Prometheus is a sort-of prequel to Alien, but has its own characters and story.  It follows a group of scientists who, after discovering some ancient cave paintings, travel to the far edges of space to visit a planet that may give them the answer as to where humans came from.  What they find there is for you to find out.

The film raises questions of humanities' origins, whether or not religion is valid, and many other deep questions.  It does not answer these questions, but more throws them out as food for thought which was enough for me.  Having answers is not everything.  Did A Separation need clear-cut answers?  Did the ending of Inception need a perfectly unambiguous conclusion?  Of course not!  Inception was one of the most hotly debated films when it came out and A Separation's genius was that it was ambiguous.  I don't want to discuss the details of how and why these questions are raised so as not to spoil the film.  I enjoyed thinking about the questions raised in Prometheus, something that most modern audiences don't seem to like to do anymore.

Ridley Scott has made some fascinating films in the past, some are near-perfect masterpieces.  This film is not a masterpiece, but it definitely an excellent one.  Scott along with cinematographer Dariusz Wolski have craft some stunning images that awed me.  The visual effects are meshed seamlessly with the live action and hardly ever look fake.  The world of the alien planet that the scientists travel to looks eerily real, even though we all know that it is not.  The budget for this film was around $100 million less than The Avengers, but has equally as good effects, if not better.

The acting, particularly by Noomi Rapace and Michael Fassbender, is superb.  Noomi Rapace plays Dr. Elizabeth Shaw, one of the head scientists, with a particular intensity that makes some scenes nearly unbearable to watch, and Michael Fassbender is scarily believable as the android David.  He speaks exactly like a robot and is never any less than believable.  Much of the time, sci-fi films are brought down by terrible acting, but that is not the case here.

As mentioned before, this film is not for gore-hungry action fans.  It is more of an intellectual (for the first 2/3) and dialogue and visuals-driven drama, than a horror or action film.  It does have some thrilling sequences and some moments of gore, but is nowhere near as scary or gory as other sci-fi films like Alien.

Overall, Prometheus is a must-see film with large ambition, solid acting, top-notch visuals, and fascinating  ideas.  I was never bored and was taken for a very fun ride from a director who knows how to deliver.


Wednesday, June 6, 2012

Moonrise Kingdom Review

Moonrise Kingdom Review
2012, 94 minutes
Rated PG-13 for sexual content and smoking

Moonrise Kingdom is by far this year's best film and Wes Anderson's best.  It is as if Anderson took a preteen's worldview and put it on film.  Everything is very simple with vibrant colors and is as if it is out of a dream or a storybook.  The film follows two young adults who escape their town in 1965 and have various search parties after them.  The escapees, Sam and Suzy (Jared Gilman and Kara Hayward), are madly in love and they will do anything to stay together.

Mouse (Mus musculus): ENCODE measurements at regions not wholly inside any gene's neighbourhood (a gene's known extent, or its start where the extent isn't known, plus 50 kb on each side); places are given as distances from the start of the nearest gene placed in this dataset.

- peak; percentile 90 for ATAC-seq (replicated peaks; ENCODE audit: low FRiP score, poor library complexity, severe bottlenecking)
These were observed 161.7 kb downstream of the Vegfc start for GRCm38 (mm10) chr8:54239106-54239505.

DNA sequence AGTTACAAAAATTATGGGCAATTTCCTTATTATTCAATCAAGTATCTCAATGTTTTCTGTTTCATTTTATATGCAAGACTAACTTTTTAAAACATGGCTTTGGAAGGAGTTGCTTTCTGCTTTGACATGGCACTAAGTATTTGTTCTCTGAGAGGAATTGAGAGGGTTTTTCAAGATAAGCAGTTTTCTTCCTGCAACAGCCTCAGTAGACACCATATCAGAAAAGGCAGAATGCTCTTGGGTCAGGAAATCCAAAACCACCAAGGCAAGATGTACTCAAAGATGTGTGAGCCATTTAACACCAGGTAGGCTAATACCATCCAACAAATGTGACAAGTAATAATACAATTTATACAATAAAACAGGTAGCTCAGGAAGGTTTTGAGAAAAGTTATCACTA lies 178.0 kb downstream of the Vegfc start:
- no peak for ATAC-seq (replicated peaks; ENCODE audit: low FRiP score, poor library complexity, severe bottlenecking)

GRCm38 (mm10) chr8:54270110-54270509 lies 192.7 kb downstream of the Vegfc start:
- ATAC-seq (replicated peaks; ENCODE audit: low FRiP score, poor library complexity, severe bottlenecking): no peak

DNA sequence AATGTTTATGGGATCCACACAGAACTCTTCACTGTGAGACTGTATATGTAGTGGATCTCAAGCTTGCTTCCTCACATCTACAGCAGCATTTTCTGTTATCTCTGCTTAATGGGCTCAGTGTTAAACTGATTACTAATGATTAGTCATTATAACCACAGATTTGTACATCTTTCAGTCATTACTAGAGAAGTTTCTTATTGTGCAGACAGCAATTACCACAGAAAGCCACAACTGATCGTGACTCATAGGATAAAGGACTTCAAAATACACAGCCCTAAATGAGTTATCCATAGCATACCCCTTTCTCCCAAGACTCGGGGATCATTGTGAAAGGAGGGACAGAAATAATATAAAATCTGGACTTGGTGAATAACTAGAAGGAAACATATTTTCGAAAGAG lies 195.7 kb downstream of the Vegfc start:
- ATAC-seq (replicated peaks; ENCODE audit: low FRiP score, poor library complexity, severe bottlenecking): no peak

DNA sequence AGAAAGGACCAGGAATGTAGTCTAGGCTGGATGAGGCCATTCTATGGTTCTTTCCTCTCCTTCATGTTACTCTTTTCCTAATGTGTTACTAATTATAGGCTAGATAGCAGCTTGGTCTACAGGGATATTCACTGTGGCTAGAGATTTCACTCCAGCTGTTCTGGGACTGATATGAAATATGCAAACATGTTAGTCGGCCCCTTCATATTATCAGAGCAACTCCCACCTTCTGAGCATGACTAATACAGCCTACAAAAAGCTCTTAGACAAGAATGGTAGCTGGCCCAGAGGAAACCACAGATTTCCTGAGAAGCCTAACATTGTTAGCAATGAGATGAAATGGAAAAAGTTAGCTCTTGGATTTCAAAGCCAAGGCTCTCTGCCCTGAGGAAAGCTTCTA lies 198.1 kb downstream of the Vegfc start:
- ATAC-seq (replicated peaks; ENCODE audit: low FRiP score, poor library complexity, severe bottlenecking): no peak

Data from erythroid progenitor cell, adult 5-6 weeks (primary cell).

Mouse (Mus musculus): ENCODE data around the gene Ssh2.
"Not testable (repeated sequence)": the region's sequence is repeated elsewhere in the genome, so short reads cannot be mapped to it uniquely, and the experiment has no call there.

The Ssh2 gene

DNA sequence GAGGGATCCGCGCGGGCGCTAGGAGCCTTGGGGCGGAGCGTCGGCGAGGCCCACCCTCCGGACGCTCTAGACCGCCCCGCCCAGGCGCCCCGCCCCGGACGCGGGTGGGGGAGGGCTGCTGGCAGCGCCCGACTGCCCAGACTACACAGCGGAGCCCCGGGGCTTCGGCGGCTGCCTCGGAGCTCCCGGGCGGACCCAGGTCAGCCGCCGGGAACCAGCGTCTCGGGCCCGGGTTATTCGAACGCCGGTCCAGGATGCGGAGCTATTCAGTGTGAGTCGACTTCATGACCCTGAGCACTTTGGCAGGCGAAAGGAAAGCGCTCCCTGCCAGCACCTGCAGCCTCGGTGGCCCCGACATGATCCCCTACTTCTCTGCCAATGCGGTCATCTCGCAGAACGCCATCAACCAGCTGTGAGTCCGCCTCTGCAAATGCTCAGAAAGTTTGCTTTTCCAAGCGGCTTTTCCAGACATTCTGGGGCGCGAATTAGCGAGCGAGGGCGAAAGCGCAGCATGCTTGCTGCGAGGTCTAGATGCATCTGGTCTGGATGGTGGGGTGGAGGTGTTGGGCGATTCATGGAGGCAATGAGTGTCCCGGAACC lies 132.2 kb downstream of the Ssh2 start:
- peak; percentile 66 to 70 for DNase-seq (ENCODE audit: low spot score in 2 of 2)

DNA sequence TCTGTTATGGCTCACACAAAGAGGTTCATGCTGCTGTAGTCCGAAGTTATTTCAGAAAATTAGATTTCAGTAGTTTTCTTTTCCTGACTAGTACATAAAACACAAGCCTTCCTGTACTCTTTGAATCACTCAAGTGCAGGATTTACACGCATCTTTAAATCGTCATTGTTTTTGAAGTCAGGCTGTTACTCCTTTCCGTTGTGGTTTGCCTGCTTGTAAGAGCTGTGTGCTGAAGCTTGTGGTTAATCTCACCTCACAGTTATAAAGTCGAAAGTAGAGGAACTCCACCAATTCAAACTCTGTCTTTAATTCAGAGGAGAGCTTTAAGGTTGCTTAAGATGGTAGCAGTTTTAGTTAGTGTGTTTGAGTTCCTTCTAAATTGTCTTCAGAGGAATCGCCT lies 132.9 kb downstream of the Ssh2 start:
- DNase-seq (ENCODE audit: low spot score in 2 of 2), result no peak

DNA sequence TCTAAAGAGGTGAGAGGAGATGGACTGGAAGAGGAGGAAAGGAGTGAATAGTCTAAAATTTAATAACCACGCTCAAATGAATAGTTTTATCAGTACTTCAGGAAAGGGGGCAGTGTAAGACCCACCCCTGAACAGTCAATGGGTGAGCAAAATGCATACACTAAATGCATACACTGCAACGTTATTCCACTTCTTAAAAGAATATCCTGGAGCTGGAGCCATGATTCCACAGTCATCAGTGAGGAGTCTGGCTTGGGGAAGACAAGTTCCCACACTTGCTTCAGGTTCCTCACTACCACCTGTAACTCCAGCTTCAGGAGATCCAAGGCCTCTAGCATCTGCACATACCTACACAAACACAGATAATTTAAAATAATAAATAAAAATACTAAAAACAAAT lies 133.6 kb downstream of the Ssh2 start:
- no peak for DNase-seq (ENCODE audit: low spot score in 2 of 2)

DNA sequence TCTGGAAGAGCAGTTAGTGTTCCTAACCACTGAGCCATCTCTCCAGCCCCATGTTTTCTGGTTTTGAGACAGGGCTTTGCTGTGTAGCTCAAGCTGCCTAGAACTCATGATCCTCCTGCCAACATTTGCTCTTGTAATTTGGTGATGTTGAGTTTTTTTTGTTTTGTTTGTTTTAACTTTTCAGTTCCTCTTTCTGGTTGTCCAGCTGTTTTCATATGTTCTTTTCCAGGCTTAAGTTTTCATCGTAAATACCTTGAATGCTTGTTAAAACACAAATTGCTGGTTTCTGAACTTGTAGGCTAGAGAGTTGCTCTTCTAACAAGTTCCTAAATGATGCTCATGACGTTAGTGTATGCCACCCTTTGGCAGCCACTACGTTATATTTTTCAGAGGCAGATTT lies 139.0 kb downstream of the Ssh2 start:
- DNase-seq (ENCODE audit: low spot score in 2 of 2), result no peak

Anderson's films have always had an artificial and charming quality about them that almost always wins me over.  The Life Aquatic with Steve Zissou is a prime example of this.  It looks as if it popped right out of a '60s ocean documentary for kids.  Fantastic Mr. Fox is another example of this.  It is extremely stylized and looks like it is made of children's toys (and I mean that in the best way possible).  However, though his films may have superior wit and atmosphere, the stories fall apart at the end or the dialogue tries just a touch too hard to be witty.  The Royal Tenenbaums is the closest that Anderson comes to meshing his wit, story, and visuals perfectly (and even in that, the story gets too chaotic and falls apart towards the end).  With Moonrise Kingdom, Anderson has combined the elements perfectly to make what is the best of his films.

The story of Moonrise Kingdom has many references to Peter Pan which give the film another dimension and add to the magic of it.  Sam and Suzy seem to want to escape to live life together without a care in the world.  They don't think of getting older or any logistical details as Peter Pan doesn't.  Peter Pan loves Wendy and takes her to Neverland to stay with him and love him forever, not thinking about the fact that she has a life back in London and parents.  At the preteen age, we as human beings don't think of later life or anything else but that which is happening then and there.  Sam and Suzy epitomize this mentality.  The setting of the film, New Penzance Island (Penzance could be a reference to The Pirates of Penzance which in itself may be a Pan reference with both pertaining to pirates), looks like Neverland with different distinct areas with creative names.  Also, in another sweet, but subtle reference to Peter Pan, Suzy reads the Khaki Scouts (the group that Sam ran away from that is like the Boy Scouts) a fantasy story, just as Wendy does for the Lost Boys in Peter Pan.  I found this reference to simply be a sweet and fun poke at Pan.